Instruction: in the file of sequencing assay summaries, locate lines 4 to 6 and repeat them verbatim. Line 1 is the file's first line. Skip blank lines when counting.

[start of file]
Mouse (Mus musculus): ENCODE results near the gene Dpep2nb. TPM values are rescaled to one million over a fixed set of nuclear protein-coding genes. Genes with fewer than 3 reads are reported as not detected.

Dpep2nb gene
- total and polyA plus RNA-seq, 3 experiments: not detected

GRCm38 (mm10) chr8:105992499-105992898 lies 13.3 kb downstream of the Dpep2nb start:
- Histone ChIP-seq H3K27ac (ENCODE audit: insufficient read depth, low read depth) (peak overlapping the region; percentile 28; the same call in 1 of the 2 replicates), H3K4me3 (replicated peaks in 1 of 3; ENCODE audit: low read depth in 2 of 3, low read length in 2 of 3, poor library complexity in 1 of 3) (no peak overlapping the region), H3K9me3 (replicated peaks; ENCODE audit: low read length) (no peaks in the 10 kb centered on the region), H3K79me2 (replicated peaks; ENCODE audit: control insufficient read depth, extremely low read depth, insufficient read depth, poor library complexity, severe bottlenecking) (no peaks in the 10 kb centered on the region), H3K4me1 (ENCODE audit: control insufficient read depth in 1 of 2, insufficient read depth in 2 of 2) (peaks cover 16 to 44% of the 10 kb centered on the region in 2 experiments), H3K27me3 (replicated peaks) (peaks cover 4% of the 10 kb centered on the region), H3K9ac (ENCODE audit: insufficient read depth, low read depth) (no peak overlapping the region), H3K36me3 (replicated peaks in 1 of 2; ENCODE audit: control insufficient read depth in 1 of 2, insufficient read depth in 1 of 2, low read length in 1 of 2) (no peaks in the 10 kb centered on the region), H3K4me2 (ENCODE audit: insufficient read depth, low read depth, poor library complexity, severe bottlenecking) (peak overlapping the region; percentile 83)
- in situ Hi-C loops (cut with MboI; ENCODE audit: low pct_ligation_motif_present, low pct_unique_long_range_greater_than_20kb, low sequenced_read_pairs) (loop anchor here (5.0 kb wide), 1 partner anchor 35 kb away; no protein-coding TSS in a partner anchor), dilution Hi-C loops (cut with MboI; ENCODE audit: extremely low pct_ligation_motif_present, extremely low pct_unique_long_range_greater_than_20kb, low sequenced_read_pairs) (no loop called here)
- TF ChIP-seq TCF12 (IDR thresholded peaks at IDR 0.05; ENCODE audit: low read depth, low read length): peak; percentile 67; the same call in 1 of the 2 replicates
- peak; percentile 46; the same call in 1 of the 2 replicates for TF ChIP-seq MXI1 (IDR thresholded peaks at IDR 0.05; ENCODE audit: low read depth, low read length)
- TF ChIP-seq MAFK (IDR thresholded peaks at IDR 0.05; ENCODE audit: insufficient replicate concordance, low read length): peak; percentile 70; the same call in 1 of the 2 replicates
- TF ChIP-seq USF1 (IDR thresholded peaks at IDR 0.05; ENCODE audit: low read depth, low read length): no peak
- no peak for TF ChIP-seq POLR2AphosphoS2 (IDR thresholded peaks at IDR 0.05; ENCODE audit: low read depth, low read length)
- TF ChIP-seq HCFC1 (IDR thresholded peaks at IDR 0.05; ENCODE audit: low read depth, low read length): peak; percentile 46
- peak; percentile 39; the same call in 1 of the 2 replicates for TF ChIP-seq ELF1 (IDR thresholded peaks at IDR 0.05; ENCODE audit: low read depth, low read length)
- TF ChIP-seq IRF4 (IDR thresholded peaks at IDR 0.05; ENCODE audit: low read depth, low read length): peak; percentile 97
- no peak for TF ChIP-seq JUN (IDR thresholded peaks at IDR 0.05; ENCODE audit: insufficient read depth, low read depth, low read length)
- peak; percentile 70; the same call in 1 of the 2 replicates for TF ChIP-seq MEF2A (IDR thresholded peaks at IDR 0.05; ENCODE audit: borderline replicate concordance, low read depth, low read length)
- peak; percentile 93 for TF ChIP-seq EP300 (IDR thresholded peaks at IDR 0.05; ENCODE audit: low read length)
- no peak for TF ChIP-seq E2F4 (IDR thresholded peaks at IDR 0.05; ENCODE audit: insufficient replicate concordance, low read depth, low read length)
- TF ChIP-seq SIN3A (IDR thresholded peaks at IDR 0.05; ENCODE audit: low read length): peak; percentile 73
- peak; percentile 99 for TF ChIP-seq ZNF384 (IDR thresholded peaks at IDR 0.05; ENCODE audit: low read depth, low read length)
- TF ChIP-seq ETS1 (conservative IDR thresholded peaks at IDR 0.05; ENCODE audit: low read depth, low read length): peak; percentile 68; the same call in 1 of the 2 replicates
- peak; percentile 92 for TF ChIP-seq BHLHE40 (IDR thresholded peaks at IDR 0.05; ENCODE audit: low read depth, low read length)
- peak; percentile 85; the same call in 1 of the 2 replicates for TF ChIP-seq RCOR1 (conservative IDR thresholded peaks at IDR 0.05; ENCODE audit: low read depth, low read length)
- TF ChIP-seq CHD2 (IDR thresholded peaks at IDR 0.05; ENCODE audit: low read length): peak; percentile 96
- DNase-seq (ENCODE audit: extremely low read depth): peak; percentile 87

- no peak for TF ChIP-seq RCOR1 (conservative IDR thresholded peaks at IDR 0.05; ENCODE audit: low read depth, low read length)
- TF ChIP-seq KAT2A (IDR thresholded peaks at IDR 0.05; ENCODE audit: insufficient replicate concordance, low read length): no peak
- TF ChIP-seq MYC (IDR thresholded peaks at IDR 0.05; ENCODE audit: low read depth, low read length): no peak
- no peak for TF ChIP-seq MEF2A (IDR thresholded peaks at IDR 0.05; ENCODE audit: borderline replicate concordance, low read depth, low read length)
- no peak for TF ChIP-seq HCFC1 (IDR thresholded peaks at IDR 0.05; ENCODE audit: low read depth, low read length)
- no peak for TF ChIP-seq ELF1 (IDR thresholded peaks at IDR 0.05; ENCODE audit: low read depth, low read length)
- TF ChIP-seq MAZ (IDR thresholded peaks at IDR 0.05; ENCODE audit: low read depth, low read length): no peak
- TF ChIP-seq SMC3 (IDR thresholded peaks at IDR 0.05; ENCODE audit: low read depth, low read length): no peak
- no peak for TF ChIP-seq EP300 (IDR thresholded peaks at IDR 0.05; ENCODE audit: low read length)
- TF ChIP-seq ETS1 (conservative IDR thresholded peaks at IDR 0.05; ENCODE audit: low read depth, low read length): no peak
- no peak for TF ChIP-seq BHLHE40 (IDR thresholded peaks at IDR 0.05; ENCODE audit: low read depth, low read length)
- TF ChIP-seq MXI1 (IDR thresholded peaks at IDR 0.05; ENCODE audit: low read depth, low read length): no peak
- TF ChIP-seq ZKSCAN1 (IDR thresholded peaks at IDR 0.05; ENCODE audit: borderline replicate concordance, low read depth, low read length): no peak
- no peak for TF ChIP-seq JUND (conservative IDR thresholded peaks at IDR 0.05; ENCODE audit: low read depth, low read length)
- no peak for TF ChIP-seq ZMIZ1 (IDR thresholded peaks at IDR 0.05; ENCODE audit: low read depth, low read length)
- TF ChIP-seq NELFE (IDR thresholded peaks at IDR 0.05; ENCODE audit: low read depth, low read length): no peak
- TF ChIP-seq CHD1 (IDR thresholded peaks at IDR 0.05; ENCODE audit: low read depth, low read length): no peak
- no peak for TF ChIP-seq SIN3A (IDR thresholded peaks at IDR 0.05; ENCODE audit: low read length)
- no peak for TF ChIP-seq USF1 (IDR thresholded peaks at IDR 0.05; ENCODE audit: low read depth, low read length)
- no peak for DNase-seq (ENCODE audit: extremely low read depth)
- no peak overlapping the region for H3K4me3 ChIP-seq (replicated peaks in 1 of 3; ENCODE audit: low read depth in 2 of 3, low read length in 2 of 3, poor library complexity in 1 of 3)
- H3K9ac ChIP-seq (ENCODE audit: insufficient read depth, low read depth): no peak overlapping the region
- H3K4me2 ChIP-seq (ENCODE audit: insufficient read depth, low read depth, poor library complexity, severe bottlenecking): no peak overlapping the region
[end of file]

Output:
GRCm38 (mm10) chr8:105992499-105992898 lies 13.3 kb downstream of the Dpep2nb start:
- Histone ChIP-seq H3K27ac (ENCODE audit: insufficient read depth, low read depth) (peak overlapping the region; percentile 28; the same call in 1 of the 2 replicates), H3K4me3 (replicated peaks in 1 of 3; ENCODE audit: low read depth in 2 of 3, low read length in 2 of 3, poor library complexity in 1 of 3) (no peak overlapping the region), H3K9me3 (replicated peaks; ENCODE audit: low read length) (no peaks in the 10 kb centered on the region), H3K79me2 (replicated peaks; ENCODE audit: control insufficient read depth, extremely low read depth, insufficient read depth, poor library complexity, severe bottlenecking) (no peaks in the 10 kb centered on the region), H3K4me1 (ENCODE audit: control insufficient read depth in 1 of 2, insufficient read depth in 2 of 2) (peaks cover 16 to 44% of the 10 kb centered on the region in 2 experiments), H3K27me3 (replicated peaks) (peaks cover 4% of the 10 kb centered on the region), H3K9ac (ENCODE audit: insufficient read depth, low read depth) (no peak overlapping the region), H3K36me3 (replicated peaks in 1 of 2; ENCODE audit: control insufficient read depth in 1 of 2, insufficient read depth in 1 of 2, low read length in 1 of 2) (no peaks in the 10 kb centered on the region), H3K4me2 (ENCODE audit: insufficient read depth, low read depth, poor library complexity, severe bottlenecking) (peak overlapping the region; percentile 83)
- in situ Hi-C loops (cut with MboI; ENCODE audit: low pct_ligation_motif_present, low pct_unique_long_range_greater_than_20kb, low sequenced_read_pairs) (loop anchor here (5.0 kb wide), 1 partner anchor 35 kb away; no protein-coding TSS in a partner anchor), dilution Hi-C loops (cut with MboI; ENCODE audit: extremely low pct_ligation_motif_present, extremely low pct_unique_long_range_greater_than_20kb, low sequenced_read_pairs) (no loop called here)